I hope we have learned lessons about the folly and stupidity of getting involved in wars that allegedly are for our own protection, but in reality are often seen to be part of western expansionism and the assertion of US power within the whole region. We are here to make a decision on one fairly small aspect. I hope we can be a little more careful and sensible about this and recognise that there are very many people in Iran who will be united, as my Friend the Member for Newport West pointed out, in opposition to any foreign intervention and any invasion of Iran. Perhaps it is those people whom we should be thinking about now, rather than preparing for yet another war.
I welcome this debate because, contrary to what has just been said, I believe that Iran is in essence the new Soviet Union of the middle east. It supports terrorism. We know well its strong backing of Hezbollah in Lebanon. It supplies Hezbollah with the missiles and the finance that it needs to destabilise the region and to fire attack missiles on Israel. Iran also supports Hamas, and we know what Hamas has done in Gaza, overthrowing the more moderate Palestinian Authority, running a totalitarian mini-state known as Hamastan in Gaza, stopping moves towards peace and regularly firing missiles on Israel.
Iran has also undermined democratic states. Not long ago it fired missiles on to the Kurdish regional Government. It is supporting the Syrian Government of President Assad and his crackdown on the recent anti-Government protests. It has provided the Syrian authorities with equipment, advice and technical know-how to help curtail and monitor internal communications. It has provided material assistance in the form of riot and crowd dispersal material, as well as military training for Syrian troops. Hamas, Hezbollah and Syria are in essence proxies for Iran. We well know that Iran has sent suicide bombers into Iraq and attacked our troops.
All this would be bad enough were it not for Iran’s nuclear programme. As has been said, the development of the nuclear bomb in Iran is incredibly concerning. The IAEA report has been highlighted and clearly shows that Iran has been covertly developing the technology needed to weaponise nuclear material. If we think the current Iranian regime is extreme, its so-called more moderate predecessor said that it would be okay to use a nuclear bomb in the middle east against Israel, because if a few million are killed in the process, it does not matter for the wider good.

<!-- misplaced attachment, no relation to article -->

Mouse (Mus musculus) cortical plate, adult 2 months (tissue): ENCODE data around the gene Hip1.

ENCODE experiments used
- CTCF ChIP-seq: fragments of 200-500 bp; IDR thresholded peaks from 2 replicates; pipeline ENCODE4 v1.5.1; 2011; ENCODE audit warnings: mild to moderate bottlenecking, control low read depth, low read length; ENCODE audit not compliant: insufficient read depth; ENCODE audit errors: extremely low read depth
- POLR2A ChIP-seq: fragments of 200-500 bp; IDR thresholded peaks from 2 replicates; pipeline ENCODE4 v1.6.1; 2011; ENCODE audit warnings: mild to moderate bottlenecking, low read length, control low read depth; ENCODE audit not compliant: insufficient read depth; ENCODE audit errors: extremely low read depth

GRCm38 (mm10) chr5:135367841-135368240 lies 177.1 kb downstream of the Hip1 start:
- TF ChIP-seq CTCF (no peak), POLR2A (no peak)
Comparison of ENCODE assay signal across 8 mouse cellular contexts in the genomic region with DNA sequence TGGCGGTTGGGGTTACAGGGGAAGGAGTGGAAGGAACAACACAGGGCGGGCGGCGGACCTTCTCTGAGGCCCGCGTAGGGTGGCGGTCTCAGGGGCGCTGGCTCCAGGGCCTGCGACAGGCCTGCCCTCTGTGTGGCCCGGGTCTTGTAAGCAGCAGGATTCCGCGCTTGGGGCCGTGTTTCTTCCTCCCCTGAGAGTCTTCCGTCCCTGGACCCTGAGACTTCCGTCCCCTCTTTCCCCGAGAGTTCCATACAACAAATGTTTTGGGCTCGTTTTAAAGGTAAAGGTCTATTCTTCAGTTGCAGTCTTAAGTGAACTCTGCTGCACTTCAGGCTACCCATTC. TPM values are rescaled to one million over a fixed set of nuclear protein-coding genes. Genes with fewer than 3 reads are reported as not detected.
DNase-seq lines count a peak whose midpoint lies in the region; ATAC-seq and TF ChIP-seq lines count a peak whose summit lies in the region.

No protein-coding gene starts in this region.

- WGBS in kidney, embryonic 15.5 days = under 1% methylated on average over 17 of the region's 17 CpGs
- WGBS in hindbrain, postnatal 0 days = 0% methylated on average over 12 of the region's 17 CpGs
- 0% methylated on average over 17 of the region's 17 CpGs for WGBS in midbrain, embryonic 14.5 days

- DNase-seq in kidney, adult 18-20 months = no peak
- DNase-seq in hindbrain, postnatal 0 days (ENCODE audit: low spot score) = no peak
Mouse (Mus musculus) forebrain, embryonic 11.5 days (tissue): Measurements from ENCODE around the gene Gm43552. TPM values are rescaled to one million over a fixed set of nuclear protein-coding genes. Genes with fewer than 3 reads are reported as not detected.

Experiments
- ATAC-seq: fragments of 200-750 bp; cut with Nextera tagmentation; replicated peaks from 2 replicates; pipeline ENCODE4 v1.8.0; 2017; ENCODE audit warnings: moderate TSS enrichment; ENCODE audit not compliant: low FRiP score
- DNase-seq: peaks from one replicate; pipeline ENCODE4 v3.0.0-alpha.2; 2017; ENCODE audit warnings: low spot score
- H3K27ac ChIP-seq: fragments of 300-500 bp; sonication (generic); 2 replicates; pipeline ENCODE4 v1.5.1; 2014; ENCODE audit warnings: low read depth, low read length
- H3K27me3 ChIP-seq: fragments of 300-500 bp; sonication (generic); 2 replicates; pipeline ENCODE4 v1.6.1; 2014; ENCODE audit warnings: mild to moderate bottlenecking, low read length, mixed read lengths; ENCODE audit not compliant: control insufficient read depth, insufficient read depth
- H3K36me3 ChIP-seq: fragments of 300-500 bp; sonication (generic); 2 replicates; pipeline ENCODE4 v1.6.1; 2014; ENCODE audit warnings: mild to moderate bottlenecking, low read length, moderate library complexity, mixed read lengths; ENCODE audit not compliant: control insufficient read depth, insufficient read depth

The hon. Gentleman mentioned nuclear weapons. Does he not have concerns that Israel has 200 nuclear warheads and is not a signatory to the nuclear non-proliferation treaty? Does he not think a nuclear weapons convention including Israel would be a helpful step forward in the region?
I am happy for any nuclear convention to reduce nuclear weapons in the middle east, but the crucial point that the hon. Gentleman misses is that Israel is a democracy and Iran is a dictatorship.
I agree with my hon. Friend. May I point out that it is not Israel which has threatened to wipe its neighbour off the face of the earth? Is that not the key point in this?
My hon. Friend, who is a strong supporter of Israel, is exactly right.
The one difference between Iran and the Soviet Union is that, when the Soviet Union and the west had nuclear weapons, we lived under the doctrine known as MAD, mutually assured destruction, and for MAD to work one had to be sane, but the sad fact is that Iran does not have that level of sanity, given that, as my hon. Friend says, the President often says that he wants to wipe Israel off the map. We know how the regime behaves from its recent treatment and trashing of the UK embassy, from its taking of American hostages and from its many other human rights abuses.